Online from: 1997
Subject Area: Accounting and Finance
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|Title:||Investigation and prosecution of money laundering cases in Malaysia|
|Author(s):||Zakiah Muhammaddun Mohamed, (School of Accounting, Faculty of Economics and Management, Universiti Kebangsaan, Bangi, Malaysia), Khalijah Ahmad, (School of Accounting, Faculty of Economics and Management, Universiti Kebangsaan, Bangi, Malaysia)|
|Citation:||Zakiah Muhammaddun Mohamed, Khalijah Ahmad, (2012) "Investigation and prosecution of money laundering cases in Malaysia", Journal of Money Laundering Control, Vol. 15 Iss: 4, pp.421 - 429|
|Keywords:||Anti-Money Laundering Act 2001, Bank Negara Malaysia, Investigation, Malaysia, Money laundering, Prosecution|
|Article type:||Research paper|
|DOI:||10.1108/13685201211266006 (Permanent URL)|
|Publisher:||Emerald Group Publishing Limited|
|Acknowledgements:||This study has been made possible with funding from UKM grant UKM-DIMP-003-2011.|
Purpose – The purpose of this paper is to examine money laundering cases investigated by the Central Bank of Malaysia under the Anti-Money Laundering and Anti-Terrorism Financing Act 2001.
Design/methodology/approach – This study analyzes the contents of public releases by the enforcement division of the Central Bank for period 2007 to 2011. Analysis of data is carried out based on three categories: the predicate offence, the perpetrators and current status of the cases.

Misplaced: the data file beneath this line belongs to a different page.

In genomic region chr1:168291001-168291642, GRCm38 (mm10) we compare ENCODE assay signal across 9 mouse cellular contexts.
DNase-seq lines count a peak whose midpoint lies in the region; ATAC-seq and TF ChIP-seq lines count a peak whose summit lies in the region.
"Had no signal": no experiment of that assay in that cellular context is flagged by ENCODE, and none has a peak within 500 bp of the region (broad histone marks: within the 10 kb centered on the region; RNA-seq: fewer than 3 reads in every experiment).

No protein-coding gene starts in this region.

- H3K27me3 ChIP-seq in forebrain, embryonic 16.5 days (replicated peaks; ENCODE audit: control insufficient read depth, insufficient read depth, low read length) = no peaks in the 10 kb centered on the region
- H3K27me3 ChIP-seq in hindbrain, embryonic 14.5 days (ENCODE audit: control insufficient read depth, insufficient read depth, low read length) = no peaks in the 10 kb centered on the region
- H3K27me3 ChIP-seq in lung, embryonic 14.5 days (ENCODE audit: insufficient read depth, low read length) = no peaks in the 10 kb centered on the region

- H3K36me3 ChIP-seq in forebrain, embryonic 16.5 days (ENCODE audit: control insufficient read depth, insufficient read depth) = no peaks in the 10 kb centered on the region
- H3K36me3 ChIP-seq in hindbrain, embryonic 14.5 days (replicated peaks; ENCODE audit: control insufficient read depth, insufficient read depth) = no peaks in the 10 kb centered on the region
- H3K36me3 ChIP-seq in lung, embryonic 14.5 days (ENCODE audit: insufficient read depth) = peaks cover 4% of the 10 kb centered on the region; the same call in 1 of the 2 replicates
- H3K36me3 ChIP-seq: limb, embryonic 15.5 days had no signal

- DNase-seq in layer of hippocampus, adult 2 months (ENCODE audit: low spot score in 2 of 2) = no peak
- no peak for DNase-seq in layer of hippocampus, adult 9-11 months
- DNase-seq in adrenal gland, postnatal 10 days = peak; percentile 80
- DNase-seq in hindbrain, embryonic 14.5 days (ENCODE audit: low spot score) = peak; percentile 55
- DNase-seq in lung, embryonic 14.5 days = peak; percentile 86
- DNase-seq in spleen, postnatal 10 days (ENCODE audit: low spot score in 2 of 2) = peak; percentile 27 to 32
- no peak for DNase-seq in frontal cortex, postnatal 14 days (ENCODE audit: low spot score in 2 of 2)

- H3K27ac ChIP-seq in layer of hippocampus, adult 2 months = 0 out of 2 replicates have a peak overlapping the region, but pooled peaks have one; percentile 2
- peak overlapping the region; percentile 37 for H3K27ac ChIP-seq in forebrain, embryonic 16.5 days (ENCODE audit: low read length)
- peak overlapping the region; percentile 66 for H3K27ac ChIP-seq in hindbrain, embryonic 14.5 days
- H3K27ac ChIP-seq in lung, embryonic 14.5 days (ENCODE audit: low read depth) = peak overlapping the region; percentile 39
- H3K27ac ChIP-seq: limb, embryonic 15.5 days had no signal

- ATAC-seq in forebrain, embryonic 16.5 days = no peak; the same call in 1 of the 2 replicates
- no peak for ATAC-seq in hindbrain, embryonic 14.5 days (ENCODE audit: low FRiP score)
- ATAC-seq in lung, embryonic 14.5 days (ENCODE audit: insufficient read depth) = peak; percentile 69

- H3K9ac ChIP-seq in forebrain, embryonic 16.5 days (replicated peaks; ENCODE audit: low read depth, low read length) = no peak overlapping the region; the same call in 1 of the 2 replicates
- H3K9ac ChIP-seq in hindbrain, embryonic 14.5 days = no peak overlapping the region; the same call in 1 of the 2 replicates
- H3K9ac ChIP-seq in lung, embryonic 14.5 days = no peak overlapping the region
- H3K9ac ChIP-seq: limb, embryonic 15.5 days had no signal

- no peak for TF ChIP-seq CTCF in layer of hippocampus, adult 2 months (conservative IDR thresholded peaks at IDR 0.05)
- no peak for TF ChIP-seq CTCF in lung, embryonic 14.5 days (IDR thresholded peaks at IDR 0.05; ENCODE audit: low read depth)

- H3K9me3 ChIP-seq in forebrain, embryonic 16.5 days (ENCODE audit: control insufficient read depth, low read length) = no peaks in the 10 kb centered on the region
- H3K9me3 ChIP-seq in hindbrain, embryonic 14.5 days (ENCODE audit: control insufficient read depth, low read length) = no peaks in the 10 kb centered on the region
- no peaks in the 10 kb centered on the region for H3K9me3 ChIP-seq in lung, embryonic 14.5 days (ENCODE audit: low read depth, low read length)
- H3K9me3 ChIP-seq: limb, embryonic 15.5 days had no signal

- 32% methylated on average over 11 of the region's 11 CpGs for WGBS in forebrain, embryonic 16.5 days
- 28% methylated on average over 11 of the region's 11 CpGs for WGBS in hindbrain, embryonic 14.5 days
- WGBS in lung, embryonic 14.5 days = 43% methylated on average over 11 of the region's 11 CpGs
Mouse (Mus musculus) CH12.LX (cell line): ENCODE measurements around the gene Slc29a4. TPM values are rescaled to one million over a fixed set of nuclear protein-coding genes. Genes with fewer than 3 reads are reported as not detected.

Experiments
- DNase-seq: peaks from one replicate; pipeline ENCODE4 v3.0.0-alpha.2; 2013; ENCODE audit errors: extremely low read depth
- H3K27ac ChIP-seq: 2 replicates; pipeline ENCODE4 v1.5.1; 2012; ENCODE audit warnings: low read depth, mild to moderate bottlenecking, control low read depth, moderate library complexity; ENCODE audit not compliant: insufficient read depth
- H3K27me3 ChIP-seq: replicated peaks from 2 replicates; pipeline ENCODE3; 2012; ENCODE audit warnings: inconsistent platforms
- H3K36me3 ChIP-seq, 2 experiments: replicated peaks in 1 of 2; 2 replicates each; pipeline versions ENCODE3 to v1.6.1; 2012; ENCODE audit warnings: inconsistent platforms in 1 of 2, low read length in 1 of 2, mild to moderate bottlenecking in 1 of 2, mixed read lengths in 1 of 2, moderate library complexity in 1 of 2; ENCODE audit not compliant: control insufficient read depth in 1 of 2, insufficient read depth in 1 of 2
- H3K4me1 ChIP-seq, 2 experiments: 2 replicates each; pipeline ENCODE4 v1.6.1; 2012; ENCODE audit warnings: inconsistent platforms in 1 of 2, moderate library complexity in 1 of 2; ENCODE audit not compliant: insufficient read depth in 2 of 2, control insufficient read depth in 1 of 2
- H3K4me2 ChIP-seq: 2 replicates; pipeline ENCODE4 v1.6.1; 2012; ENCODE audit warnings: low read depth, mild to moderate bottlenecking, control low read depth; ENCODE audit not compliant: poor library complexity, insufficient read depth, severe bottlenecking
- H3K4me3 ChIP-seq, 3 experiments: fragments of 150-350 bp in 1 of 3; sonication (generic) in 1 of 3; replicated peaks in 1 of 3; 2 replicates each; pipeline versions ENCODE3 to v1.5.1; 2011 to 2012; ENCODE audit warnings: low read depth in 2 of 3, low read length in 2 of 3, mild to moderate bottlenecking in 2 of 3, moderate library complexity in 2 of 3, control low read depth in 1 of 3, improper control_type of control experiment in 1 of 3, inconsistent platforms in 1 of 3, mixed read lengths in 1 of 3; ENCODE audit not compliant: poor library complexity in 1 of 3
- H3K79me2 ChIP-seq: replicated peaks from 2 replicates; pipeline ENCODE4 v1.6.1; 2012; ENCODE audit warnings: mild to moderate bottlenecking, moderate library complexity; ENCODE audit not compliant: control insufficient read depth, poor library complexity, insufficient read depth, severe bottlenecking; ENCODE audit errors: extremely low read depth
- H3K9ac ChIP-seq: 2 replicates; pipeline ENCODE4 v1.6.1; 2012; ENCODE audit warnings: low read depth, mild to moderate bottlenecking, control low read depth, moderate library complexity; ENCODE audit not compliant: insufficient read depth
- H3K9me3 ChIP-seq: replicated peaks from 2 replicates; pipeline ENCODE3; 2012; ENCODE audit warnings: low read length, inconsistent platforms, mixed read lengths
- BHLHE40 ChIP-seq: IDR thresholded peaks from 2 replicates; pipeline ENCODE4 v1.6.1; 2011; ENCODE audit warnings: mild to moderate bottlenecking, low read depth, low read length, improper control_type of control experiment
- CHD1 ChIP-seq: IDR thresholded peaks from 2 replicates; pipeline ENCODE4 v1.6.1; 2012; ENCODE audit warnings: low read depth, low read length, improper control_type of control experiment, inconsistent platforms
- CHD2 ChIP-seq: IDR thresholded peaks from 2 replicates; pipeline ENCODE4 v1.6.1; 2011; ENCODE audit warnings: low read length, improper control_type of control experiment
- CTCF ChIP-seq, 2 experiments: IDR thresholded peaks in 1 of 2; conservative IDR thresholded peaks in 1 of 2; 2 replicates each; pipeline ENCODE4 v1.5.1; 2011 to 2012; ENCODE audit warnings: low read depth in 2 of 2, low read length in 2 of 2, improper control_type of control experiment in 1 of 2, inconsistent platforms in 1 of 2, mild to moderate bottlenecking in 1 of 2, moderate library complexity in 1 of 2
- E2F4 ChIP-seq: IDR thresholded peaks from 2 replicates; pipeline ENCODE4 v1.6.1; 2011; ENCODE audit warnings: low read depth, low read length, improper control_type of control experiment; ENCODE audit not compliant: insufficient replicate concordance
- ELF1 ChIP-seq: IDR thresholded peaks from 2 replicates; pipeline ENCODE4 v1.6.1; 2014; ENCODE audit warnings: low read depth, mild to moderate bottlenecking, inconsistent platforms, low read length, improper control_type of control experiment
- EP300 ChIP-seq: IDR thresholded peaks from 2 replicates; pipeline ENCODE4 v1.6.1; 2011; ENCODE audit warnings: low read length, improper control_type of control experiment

Findings – Findings reveal that most cases investigated by the Central Bank relate to sec 4(1) of AMLATFA 2001 and the main predicate offence related to the money laundering charges are on illegal deposit taking. Further it is found that directors of companies are the leading group of people charged under the Act for money laundering. In addition, findings also show that only half of the cases investigated have been charged in court.
Research limitations/implications – Data from this research only come from enforcement releases from the Central Bank of Malaysia. Since AMLATFA2001 is administered by multiple agencies, the research may not provide a comprehensive view of all the cases investigated. Future research should look at other agencies and in particular the Royal Police of Malaysia.
Practical implications – Findings from the study suggest that prosecuting money laundering cases by Bank Negara Malaysia are limited to cases with predicate offence of illegal deposit taking. The agency should explore other predicate offences and the concept of “irresistible inference” to increase its effort in prosecuting money laundering activities in the country.
Originality/value – The paper documents and analyzes the actual cases being investigated for money laundering offences. It provides basis for the standard setters to evaluate their effort to curb money laundering activities in Malaysia.
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